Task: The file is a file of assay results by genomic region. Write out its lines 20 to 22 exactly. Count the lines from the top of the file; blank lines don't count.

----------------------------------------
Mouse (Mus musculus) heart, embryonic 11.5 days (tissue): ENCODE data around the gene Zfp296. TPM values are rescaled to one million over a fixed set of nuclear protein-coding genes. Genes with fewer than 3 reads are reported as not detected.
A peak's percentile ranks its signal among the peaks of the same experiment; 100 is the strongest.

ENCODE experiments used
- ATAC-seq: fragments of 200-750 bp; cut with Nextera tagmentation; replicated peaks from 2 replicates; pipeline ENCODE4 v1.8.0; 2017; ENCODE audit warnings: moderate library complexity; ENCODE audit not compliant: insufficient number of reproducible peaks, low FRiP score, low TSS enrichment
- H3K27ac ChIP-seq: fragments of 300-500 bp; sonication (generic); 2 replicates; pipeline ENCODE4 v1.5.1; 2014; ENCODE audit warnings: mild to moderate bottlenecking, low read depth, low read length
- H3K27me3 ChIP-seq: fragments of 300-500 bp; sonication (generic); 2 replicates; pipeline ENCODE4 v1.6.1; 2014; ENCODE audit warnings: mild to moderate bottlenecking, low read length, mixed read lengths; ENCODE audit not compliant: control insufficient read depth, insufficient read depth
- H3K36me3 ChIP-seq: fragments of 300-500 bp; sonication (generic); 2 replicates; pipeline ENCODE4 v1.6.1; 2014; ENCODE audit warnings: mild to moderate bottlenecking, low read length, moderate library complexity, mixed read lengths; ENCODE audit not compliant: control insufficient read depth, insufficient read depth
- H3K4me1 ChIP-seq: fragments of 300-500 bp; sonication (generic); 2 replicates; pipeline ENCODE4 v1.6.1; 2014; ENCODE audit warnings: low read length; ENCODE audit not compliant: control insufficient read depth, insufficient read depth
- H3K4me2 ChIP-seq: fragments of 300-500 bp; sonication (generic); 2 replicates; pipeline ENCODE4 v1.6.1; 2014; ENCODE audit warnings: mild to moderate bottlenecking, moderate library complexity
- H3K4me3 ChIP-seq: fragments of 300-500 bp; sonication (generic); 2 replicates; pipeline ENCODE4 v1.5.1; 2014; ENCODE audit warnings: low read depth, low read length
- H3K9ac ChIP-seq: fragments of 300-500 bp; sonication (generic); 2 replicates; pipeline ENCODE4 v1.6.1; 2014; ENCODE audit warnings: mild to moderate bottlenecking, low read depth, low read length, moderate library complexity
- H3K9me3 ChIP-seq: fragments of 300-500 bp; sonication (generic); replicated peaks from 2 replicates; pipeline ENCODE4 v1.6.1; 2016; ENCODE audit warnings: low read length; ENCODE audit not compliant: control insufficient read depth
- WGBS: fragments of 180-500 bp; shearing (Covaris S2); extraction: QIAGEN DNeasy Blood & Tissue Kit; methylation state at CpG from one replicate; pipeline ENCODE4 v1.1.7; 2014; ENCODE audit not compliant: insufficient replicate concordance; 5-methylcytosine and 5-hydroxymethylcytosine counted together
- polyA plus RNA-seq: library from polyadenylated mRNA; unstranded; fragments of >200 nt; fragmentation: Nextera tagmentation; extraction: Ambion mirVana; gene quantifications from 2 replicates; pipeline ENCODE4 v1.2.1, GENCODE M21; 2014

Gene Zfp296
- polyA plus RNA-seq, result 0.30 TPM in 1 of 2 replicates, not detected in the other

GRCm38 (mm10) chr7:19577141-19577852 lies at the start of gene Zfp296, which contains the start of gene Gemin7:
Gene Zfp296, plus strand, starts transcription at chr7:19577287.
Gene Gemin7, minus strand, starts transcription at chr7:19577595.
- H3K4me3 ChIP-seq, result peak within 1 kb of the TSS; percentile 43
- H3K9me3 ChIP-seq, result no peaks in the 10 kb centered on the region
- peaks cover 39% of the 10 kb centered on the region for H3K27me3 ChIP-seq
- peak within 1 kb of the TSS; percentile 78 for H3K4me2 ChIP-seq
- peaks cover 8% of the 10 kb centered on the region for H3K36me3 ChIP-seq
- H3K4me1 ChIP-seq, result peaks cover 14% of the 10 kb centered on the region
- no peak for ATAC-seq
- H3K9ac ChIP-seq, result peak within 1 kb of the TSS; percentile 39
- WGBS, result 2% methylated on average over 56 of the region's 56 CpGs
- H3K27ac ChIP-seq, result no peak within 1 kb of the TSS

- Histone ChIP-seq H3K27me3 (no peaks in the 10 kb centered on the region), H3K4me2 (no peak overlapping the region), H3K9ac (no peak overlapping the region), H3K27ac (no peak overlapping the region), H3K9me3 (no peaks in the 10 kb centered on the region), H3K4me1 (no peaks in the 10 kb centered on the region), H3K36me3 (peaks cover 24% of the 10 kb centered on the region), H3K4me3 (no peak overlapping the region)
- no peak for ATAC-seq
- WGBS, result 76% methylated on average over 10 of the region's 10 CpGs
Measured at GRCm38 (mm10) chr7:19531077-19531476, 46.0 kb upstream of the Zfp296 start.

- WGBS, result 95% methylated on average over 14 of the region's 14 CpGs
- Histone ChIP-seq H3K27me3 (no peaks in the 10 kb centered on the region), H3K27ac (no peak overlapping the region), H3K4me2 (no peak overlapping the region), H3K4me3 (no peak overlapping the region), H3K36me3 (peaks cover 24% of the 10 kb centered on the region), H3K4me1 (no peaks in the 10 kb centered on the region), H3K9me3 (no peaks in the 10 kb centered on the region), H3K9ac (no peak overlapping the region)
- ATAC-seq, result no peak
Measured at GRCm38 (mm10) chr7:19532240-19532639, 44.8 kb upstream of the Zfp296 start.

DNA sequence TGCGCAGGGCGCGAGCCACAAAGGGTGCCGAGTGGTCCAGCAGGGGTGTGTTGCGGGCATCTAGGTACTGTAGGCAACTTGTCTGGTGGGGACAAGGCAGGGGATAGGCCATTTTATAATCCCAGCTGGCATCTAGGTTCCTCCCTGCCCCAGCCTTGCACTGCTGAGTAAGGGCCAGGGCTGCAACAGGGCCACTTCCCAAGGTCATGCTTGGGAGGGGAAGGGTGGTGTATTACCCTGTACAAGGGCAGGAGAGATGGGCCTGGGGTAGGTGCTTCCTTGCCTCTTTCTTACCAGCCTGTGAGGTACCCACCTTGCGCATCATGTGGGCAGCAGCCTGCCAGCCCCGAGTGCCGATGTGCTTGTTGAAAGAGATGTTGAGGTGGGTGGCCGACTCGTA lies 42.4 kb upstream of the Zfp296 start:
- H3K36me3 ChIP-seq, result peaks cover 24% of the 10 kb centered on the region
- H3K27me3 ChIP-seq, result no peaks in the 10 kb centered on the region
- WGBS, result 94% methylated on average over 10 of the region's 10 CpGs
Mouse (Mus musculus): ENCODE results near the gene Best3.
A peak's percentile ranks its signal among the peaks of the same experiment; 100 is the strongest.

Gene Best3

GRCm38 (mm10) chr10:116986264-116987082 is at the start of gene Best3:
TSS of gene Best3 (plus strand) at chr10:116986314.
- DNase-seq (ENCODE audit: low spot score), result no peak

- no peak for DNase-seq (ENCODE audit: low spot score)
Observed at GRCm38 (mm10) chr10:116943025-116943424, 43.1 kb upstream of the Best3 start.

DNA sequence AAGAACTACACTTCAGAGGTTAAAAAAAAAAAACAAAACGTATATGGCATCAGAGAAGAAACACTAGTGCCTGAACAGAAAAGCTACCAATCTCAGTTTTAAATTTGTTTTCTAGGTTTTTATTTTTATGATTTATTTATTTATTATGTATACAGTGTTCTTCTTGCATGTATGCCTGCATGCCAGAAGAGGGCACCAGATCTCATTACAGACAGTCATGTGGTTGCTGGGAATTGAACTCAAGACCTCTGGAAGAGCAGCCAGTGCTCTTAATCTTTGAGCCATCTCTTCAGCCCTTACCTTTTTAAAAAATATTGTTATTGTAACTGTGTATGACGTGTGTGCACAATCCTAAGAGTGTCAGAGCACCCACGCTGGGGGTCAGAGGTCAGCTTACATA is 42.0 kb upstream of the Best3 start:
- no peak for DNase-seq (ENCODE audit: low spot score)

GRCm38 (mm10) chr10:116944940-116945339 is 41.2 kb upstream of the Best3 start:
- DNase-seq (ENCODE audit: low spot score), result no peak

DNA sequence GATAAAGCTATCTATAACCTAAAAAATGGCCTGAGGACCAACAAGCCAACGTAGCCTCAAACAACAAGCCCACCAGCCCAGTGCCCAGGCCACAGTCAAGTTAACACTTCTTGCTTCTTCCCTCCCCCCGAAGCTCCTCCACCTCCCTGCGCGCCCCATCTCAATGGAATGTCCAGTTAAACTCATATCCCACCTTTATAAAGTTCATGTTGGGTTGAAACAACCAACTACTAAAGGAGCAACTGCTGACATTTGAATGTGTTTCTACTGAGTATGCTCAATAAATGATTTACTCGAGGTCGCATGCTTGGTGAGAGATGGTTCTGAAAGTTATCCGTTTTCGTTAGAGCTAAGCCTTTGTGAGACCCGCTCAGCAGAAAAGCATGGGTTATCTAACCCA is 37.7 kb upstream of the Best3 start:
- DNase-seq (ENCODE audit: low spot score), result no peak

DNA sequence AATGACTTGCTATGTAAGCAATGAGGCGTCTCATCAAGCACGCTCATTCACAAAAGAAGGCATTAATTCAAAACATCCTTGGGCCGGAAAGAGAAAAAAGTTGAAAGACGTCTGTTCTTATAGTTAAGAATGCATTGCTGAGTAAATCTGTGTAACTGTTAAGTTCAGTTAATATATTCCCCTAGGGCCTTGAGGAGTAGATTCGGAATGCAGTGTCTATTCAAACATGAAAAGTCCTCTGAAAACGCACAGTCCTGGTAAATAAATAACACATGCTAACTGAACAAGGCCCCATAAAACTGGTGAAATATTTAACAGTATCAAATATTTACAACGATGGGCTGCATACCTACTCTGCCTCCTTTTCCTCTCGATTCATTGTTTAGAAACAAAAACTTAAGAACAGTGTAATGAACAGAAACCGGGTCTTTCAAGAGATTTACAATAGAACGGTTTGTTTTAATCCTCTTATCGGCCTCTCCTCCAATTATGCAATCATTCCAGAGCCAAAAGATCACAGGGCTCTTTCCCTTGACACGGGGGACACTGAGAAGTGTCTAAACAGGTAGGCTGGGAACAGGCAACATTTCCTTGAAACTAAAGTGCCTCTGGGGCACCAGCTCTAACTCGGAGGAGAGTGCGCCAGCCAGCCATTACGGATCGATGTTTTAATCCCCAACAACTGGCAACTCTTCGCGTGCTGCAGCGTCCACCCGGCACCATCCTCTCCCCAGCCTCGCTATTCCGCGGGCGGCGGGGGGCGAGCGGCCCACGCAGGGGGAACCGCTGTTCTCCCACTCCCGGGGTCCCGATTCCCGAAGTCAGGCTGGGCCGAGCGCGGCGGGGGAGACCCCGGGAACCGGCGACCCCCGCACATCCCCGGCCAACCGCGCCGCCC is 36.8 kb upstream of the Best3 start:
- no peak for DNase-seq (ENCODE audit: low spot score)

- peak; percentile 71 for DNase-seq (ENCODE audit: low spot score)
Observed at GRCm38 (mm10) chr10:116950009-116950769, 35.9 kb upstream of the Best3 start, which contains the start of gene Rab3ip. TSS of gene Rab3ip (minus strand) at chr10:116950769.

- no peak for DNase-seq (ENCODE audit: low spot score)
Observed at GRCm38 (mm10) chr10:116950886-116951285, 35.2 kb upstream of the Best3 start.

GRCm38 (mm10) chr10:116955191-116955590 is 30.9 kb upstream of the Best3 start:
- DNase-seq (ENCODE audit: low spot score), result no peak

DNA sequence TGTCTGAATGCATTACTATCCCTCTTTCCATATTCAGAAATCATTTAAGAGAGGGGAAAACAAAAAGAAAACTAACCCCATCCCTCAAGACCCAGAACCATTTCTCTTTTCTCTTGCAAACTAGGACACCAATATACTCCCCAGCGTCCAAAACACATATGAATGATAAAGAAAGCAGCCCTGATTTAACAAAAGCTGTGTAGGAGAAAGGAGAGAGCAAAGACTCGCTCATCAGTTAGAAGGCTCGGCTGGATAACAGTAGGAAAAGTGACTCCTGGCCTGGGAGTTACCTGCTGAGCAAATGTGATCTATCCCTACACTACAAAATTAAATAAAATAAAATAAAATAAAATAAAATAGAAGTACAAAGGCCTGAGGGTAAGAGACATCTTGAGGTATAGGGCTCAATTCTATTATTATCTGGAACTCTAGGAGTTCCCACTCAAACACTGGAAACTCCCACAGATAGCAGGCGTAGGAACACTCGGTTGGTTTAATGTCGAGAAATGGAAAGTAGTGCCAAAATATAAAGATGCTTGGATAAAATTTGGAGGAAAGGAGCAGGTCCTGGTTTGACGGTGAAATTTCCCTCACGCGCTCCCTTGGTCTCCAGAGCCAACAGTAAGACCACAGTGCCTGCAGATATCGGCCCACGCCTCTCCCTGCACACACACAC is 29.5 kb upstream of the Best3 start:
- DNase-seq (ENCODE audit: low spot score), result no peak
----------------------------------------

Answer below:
- H3K4me3 ChIP-seq, result peak within 1 kb of the TSS; percentile 43
- H3K9me3 ChIP-seq, result no peaks in the 10 kb centered on the region
- peaks cover 39% of the 10 kb centered on the region for H3K27me3 ChIP-seq